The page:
Home > Opinion > An idea whose time has gone

An idea whose time has gone

November 23, 2009 Leave a comment Go to comments

Manish Sharma

India has changed a lot in recent times, much faster than we could have imagined. Things that were a part of our daily lives till a decade back have become obsolete today. Not only that, even their memories too have faded away. TV antennas adoring roof-tops, an office typewriter, the big bulky MTNL phone, or a Murphy transistor glued to every year during a cricket match; I bet the population that frequently uses the Net these days and form the majority at social networking sites would not even relate to what I am writing. But that’s understandable; those things were meant to become redundant with the advent of technology. 

However, when it comes to government the same swiftness is missing in its approach. It seems that those palatial-bhavans (buildings) that housed our esteemed legislatures prevent any fresh thought or idea to sneak in. I don’t know why age-old conventions that made sense in a different era are still being pursued with a missionary zeal. Here is a list of three things that could easily be done away with for the convenience of not only the common man but also for the government.

India International Trade Fair: Yeah IITF or just plain ‘Trade Fair’, as it is referred by the masses, tops the list. Now, when India was a closed economy, it made a sense to organize an event that brought international-level business person to deliberate business prospects with Indian counterparts. However, today when the charm of imported/smuggled goods from Dubai/America has become nostalgia and the internet has revolutionized the trade world; it is only fair to expect the government should stops such ‘Fairs’.

Rail Budget: This is another bogey of the British Raj that is being carried on despite losing its track. Now what is the need to provide an hour of fame to the Rail Minister to indulge in nothing but political grandstanding? If it is for the government officials, then they are supposed to do their duty with or without the minister’s speech. If it is for the common man, then in today’s age of satellite TV a simple press conference would do the needful. The lives of people are not hanging on fare revisions, and the new train services that are usually announced take years to get functional. However, considering the fact that it takes the government more than 50 years to change the timing of the Budget presentation from 5’o’clock in the evening to 11’o’clock in the morning, the yawning Rail Budget speeches will be a part of the Parliament for the next 50 years at least.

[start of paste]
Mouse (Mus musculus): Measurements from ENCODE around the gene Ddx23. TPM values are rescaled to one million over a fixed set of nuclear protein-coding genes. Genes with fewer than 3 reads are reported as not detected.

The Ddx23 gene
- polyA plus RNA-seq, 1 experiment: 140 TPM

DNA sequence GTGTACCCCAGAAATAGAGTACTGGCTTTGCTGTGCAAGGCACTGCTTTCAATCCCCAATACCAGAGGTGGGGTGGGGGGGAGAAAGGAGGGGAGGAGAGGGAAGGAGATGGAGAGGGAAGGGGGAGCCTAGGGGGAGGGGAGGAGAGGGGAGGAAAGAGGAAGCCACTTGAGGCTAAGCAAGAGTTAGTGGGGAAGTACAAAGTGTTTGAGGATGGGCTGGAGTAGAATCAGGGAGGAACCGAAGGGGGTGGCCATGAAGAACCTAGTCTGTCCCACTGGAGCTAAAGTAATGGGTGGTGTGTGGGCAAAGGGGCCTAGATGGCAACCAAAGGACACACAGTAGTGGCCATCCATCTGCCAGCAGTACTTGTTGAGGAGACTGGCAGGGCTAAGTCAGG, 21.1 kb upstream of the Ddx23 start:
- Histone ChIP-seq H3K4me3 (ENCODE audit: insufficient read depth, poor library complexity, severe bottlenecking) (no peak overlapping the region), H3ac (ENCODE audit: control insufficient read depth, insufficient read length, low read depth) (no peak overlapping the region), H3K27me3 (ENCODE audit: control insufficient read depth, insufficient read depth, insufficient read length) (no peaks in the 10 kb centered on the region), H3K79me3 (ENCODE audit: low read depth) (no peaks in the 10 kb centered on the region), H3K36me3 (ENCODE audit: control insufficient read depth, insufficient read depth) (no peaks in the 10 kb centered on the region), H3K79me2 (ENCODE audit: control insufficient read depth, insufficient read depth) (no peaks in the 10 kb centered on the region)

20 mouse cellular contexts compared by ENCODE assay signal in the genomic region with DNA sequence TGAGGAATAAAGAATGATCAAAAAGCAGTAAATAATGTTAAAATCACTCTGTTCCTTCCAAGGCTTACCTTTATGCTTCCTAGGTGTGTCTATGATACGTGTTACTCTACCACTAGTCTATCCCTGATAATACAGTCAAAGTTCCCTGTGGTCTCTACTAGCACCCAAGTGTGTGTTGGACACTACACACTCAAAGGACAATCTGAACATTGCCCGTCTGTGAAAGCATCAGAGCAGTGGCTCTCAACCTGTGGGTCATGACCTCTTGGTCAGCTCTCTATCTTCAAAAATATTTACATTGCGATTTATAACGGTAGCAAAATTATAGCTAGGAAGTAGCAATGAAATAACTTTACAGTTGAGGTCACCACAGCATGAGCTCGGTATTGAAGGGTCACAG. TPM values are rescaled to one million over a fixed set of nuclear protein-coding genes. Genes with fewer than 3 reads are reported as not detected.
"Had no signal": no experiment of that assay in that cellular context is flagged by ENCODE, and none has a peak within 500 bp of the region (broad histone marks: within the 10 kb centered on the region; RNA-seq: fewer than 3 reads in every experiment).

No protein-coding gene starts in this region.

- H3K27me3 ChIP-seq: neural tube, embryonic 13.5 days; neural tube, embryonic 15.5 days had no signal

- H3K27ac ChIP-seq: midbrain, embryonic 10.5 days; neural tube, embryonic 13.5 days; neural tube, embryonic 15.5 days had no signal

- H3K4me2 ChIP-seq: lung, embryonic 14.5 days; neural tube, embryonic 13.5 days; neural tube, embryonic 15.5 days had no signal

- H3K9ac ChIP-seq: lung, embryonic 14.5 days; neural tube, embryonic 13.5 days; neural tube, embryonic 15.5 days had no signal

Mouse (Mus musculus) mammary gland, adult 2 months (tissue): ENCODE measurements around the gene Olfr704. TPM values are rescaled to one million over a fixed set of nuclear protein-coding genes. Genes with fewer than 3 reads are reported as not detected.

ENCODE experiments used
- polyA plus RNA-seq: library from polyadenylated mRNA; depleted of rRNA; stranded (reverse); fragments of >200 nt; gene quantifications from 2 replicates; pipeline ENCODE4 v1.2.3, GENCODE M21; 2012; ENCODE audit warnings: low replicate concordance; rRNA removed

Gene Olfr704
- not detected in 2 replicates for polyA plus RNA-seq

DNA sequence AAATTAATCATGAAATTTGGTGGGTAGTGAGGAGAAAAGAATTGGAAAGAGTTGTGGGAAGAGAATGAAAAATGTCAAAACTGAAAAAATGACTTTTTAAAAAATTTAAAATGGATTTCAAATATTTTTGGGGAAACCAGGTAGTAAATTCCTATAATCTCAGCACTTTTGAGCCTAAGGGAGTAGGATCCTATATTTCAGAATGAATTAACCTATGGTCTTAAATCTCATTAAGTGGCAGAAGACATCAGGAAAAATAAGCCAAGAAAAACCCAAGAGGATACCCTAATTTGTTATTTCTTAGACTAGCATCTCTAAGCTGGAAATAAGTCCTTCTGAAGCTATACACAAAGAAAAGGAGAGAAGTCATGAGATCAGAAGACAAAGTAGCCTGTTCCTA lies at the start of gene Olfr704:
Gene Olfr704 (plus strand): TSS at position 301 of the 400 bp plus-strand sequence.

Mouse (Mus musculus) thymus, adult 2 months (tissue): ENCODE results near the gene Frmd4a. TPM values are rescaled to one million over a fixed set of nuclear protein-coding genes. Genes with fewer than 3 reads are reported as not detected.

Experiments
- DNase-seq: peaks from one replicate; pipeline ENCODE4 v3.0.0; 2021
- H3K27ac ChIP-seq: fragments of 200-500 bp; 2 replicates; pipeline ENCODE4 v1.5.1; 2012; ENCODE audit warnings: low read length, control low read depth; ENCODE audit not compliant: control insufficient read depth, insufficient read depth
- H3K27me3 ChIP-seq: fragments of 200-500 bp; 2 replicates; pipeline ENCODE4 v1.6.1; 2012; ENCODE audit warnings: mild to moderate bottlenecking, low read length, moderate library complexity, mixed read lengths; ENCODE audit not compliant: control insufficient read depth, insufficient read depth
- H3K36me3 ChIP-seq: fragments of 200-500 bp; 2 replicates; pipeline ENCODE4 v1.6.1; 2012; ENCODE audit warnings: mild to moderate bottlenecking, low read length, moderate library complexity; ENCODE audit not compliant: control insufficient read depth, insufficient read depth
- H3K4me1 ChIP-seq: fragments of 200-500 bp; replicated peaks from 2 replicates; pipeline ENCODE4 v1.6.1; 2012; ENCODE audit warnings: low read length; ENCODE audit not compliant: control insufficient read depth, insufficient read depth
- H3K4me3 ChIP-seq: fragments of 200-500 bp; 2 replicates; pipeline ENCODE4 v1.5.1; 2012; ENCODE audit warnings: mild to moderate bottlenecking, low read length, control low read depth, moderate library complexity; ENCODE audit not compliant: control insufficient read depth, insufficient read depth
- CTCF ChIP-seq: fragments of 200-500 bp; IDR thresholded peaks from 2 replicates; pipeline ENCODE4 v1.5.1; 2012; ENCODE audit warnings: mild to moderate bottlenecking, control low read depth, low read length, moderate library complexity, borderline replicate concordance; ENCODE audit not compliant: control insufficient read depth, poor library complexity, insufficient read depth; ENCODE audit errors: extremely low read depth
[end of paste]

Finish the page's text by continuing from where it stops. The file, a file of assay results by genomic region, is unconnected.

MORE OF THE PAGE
*Pic Source: Tribune India

Beating Retreat:

This is the annual colorful military musical extravaganza that happens two days after the Republic Day parade. The event that symbolizes the returning of troops to their barracks is again the legacy of British rule. With due respect to our military forces, the ceremony should be held without a doubt. However, with rapid urbanization it causes a lot of inconvenience for three full working days, almost always to the citizens. May be, it could have been accommodated during the same evening. I hope it is not cast  in stone that the event should be held exactly three days after the event.

  1. Amit Gupta
    November 24, 2009 at 10:43 am

    I think it is essential to raise issues such as these – besides being a reflection of progressivist attitude it is a sign of ones ability to reason! I am reminded of the famous case wherein lawyers in India were given the liberty to shed their uniform which was a colonial bequest! It was almost suffocating to wear the old uniform which was least conducive to the Indian climate -it was actually a straight pick from the UK where temperatures hover around single digits!

    I am however not sure if all traditions need a re look or need to be scrapped. The problem with traditions is that since they have been handed down by generations of people, the rational bases get eroded and moreover mostly traditions or traditional ceremonies are not about logic or rationale but about experience – anyone who has been a part of the beating retreat would know. Even the trade fair for all its pitfalls evokes fond memories and recollections for most people..

    I am not sure if we have a definite answer to this debate but there is certainly a need to have one!

  2. sharif
    November 23, 2009 at 4:08 pm

    will history beat its retreat when it comes to government?

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